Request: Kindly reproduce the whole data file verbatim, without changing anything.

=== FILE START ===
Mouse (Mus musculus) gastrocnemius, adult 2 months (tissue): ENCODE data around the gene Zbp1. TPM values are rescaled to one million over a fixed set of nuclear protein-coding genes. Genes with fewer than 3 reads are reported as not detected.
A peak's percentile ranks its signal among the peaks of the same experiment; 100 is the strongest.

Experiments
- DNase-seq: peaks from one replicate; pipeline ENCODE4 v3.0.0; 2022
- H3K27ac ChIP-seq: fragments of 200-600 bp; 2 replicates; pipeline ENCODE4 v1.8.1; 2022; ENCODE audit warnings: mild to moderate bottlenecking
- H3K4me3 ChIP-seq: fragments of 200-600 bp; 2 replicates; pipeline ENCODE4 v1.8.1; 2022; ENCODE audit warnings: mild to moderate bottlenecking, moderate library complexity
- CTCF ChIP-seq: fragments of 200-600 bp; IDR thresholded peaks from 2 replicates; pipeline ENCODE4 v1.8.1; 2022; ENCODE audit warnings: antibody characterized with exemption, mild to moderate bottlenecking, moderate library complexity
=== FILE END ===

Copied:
Mouse (Mus musculus) gastrocnemius, adult 2 months (tissue): ENCODE data around the gene Zbp1. TPM values are rescaled to one million over a fixed set of nuclear protein-coding genes. Genes with fewer than 3 reads are reported as not detected.
A peak's percentile ranks its signal among the peaks of the same experiment; 100 is the strongest.

Experiments
- DNase-seq: peaks from one replicate; pipeline ENCODE4 v3.0.0; 2022
- H3K27ac ChIP-seq: fragments of 200-600 bp; 2 replicates; pipeline ENCODE4 v1.8.1; 2022; ENCODE audit warnings: mild to moderate bottlenecking
- H3K4me3 ChIP-seq: fragments of 200-600 bp; 2 replicates; pipeline ENCODE4 v1.8.1; 2022; ENCODE audit warnings: mild to moderate bottlenecking, moderate library complexity
- CTCF ChIP-seq: fragments of 200-600 bp; IDR thresholded peaks from 2 replicates; pipeline ENCODE4 v1.8.1; 2022; ENCODE audit warnings: antibody characterized with exemption, mild to moderate bottlenecking, moderate library complexity